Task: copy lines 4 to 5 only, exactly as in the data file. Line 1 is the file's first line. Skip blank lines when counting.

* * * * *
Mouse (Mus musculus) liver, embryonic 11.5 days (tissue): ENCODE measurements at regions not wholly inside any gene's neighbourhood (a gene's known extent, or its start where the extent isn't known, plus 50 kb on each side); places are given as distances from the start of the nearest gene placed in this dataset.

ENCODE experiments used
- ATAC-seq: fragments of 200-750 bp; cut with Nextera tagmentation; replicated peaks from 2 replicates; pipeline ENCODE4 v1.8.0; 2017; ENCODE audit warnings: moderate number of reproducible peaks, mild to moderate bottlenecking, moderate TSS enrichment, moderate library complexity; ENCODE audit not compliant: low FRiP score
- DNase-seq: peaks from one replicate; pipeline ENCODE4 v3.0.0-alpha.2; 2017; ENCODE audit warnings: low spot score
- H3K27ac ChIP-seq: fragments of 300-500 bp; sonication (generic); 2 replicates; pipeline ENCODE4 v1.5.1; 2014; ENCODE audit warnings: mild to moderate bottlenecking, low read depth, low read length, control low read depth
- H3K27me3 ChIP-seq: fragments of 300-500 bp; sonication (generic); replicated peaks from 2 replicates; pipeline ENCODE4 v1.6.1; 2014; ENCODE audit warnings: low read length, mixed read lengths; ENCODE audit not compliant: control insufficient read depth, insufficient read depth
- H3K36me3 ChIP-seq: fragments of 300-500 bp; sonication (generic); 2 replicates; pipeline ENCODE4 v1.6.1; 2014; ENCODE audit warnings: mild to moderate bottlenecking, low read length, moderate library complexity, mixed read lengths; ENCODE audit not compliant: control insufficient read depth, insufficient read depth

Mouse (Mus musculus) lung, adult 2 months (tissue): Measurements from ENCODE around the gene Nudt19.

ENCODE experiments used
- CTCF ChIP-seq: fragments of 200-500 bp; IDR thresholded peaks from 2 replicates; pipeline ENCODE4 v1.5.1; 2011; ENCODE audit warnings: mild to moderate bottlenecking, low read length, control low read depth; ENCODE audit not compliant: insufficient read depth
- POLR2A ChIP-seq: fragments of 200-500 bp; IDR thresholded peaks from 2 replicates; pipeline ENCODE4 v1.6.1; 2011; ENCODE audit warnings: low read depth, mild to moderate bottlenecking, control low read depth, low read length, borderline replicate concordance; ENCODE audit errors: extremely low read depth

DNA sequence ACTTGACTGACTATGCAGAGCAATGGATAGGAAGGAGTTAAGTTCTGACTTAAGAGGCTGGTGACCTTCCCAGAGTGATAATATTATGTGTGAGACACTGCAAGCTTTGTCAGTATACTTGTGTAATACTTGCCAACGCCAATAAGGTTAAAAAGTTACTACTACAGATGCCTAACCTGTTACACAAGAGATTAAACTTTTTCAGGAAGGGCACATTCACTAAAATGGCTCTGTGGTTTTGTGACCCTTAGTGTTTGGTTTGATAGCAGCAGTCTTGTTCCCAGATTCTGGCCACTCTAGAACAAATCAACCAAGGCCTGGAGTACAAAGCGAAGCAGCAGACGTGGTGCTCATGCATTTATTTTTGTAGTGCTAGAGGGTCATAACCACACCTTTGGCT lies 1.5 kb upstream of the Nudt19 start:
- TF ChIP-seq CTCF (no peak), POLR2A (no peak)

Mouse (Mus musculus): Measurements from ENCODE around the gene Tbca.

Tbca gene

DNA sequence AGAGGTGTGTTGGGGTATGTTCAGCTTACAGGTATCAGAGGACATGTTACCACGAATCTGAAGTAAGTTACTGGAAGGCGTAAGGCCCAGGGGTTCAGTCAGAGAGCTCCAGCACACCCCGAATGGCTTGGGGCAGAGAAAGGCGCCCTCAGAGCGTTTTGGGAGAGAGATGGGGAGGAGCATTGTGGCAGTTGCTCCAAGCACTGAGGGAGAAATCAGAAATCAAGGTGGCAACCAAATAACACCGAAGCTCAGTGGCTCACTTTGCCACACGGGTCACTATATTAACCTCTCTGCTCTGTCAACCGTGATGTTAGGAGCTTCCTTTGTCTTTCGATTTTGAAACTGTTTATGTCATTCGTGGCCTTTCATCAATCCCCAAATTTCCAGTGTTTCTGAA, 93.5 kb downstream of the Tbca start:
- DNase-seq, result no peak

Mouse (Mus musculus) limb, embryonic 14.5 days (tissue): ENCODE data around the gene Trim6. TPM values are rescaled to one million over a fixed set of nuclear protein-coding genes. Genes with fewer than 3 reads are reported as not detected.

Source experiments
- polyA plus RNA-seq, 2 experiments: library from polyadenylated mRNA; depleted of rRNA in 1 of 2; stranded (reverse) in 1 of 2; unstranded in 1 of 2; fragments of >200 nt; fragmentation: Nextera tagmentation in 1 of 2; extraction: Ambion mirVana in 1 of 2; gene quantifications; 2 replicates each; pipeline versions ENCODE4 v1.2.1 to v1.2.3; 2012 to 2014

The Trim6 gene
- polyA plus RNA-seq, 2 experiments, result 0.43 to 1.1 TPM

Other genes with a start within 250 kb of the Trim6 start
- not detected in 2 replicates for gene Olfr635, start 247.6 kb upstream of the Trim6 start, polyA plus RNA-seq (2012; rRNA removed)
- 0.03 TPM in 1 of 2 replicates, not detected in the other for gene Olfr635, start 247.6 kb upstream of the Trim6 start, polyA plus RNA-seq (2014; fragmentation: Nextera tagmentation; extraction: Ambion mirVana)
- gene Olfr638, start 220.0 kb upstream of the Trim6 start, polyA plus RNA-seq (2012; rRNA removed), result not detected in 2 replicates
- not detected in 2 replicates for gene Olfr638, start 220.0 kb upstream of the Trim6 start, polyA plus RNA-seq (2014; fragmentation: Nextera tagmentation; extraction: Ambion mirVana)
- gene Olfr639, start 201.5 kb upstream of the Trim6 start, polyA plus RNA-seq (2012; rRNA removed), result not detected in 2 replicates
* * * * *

- DNase-seq: peaks from one replicate; pipeline ENCODE4 v3.0.0-alpha.2; 2017; ENCODE audit warnings: low spot score
- H3K27ac ChIP-seq: fragments of 300-500 bp; sonication (generic); 2 replicates; pipeline ENCODE4 v1.5.1; 2014; ENCODE audit warnings: mild to moderate bottlenecking, low read depth, low read length, control low read depth